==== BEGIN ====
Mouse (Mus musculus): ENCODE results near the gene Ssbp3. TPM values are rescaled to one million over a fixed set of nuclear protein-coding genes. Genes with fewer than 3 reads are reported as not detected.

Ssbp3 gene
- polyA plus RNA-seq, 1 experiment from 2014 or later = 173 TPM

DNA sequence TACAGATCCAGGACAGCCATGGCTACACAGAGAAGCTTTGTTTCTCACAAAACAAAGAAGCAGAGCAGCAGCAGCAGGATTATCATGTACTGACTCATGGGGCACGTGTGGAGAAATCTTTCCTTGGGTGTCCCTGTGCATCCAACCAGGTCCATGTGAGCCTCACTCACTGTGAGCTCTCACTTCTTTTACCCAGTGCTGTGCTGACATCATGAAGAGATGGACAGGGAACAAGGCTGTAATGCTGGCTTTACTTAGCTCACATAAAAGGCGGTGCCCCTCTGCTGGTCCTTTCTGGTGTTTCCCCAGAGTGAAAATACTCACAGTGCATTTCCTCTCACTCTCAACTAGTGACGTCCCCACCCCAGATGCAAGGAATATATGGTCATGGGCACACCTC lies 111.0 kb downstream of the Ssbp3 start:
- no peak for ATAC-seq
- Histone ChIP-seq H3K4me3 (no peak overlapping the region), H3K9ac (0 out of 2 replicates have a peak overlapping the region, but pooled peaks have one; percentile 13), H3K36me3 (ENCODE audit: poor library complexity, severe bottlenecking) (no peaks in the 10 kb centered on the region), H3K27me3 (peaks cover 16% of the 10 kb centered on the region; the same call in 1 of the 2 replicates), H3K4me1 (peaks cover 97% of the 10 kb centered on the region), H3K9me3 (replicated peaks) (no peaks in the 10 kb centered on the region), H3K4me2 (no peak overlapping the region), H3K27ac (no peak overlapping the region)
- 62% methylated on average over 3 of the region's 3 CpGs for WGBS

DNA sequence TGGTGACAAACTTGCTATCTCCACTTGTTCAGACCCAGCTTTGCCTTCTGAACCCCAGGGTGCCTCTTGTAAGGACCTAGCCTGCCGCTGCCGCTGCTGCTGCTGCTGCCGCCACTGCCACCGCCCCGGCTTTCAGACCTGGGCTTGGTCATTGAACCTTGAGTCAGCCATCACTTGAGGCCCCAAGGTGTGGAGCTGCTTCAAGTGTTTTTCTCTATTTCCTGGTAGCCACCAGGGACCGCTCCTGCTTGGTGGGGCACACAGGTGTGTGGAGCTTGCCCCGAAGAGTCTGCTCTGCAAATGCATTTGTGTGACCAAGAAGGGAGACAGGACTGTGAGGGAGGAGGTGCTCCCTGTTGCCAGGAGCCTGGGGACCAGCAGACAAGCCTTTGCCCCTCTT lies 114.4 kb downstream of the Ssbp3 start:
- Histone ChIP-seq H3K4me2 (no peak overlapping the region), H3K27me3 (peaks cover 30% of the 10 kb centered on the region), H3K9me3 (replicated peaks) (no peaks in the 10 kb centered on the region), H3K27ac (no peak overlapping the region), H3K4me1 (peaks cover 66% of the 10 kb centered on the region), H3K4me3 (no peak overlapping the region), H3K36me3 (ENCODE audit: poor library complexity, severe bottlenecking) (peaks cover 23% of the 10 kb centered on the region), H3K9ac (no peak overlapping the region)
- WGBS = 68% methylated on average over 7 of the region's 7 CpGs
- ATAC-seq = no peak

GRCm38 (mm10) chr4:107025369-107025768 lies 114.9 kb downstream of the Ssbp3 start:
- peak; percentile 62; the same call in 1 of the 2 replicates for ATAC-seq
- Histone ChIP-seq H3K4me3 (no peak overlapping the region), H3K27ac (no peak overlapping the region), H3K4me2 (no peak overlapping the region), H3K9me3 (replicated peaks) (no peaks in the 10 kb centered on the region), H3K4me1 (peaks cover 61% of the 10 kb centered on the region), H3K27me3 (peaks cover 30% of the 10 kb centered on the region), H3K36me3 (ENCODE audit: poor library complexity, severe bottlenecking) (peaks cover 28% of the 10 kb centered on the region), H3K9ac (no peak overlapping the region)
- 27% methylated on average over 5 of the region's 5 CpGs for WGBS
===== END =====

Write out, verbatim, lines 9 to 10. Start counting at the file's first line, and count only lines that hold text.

- Histone ChIP-seq H3K4me2 (no peak overlapping the region), H3K27me3 (peaks cover 30% of the 10 kb centered on the region), H3K9me3 (replicated peaks) (no peaks in the 10 kb centered on the region), H3K27ac (no peak overlapping the region), H3K4me1 (peaks cover 66% of the 10 kb centered on the region), H3K4me3 (no peak overlapping the region), H3K36me3 (ENCODE audit: poor library complexity, severe bottlenecking) (peaks cover 23% of the 10 kb centered on the region), H3K9ac (no peak overlapping the region)
- WGBS = 68% methylated on average over 7 of the region's 7 CpGs